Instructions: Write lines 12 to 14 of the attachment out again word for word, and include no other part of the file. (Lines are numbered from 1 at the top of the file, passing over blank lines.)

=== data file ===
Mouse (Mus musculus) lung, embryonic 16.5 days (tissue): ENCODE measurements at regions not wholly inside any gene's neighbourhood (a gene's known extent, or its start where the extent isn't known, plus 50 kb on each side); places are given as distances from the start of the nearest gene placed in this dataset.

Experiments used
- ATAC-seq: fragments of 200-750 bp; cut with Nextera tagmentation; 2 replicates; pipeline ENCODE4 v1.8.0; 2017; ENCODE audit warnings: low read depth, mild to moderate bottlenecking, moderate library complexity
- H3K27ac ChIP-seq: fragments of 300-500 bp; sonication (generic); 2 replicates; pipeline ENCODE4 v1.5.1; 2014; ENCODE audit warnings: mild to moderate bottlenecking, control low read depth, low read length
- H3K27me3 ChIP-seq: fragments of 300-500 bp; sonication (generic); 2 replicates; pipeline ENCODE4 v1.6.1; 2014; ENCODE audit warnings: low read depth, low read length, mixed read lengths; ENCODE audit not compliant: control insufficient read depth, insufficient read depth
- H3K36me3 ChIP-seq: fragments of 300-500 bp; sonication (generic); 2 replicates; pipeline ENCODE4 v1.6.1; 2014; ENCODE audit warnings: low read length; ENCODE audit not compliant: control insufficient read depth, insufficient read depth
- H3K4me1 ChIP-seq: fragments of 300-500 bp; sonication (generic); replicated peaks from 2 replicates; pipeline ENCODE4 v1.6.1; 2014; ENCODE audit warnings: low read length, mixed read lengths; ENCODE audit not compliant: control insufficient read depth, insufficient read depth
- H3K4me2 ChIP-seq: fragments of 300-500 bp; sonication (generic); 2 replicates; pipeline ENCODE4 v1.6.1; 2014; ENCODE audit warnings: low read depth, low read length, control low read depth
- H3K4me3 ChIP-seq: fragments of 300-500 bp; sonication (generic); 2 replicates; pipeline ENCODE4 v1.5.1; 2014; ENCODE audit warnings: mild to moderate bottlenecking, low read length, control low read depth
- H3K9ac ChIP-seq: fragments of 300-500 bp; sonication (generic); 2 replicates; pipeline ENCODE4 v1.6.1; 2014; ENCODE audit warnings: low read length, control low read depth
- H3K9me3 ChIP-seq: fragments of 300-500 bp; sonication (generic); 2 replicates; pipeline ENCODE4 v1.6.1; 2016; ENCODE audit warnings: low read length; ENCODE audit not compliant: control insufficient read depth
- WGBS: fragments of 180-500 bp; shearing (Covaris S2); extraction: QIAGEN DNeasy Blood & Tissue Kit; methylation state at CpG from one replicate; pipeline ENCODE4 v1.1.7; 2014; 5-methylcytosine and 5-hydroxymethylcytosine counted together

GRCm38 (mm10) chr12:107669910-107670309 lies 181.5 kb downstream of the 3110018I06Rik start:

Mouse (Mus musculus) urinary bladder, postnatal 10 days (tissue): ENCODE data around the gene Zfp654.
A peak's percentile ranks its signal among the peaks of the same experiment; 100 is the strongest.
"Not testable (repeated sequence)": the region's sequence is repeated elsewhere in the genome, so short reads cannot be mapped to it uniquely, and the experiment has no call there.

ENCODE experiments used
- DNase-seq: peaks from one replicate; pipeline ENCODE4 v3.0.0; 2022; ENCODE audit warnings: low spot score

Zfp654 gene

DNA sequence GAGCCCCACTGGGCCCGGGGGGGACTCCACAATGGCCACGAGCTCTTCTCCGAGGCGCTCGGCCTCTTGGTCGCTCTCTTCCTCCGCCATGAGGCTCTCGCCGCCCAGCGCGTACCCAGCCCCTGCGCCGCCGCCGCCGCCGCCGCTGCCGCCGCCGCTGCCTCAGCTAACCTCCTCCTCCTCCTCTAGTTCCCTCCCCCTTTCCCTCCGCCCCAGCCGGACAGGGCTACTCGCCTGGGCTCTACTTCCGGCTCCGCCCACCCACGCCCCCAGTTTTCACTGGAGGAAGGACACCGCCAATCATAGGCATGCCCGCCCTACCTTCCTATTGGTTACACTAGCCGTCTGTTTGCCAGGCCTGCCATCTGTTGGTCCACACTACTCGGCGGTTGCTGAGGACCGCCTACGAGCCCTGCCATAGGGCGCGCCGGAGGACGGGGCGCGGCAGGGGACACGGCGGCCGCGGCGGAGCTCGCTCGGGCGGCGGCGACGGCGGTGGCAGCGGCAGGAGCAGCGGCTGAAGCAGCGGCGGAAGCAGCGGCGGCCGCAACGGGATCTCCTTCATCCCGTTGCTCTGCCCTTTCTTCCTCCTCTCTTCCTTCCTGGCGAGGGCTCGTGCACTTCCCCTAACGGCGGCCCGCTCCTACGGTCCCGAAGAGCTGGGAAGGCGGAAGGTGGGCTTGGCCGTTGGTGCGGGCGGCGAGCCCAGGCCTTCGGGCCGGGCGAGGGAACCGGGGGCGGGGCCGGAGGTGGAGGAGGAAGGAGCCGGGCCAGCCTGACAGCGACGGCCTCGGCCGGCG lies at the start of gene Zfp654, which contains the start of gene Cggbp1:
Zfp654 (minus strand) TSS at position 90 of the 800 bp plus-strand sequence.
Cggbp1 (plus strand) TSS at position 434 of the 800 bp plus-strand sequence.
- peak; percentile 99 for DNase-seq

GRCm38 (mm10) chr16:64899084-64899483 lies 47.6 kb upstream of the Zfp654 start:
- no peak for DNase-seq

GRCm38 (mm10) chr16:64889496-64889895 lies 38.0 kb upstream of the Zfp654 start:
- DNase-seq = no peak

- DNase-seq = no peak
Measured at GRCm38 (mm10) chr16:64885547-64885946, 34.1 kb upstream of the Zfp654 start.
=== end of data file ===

- WGBS: fragments of 180-500 bp; shearing (Covaris S2); extraction: QIAGEN DNeasy Blood & Tissue Kit; methylation state at CpG from one replicate; pipeline ENCODE4 v1.1.7; 2014; 5-methylcytosine and 5-hydroxymethylcytosine counted together

GRCm38 (mm10) chr12:107669910-107670309 lies 181.5 kb downstream of the 3110018I06Rik start:

Mouse (Mus musculus) urinary bladder, postnatal 10 days (tissue): ENCODE data around the gene Zfp654.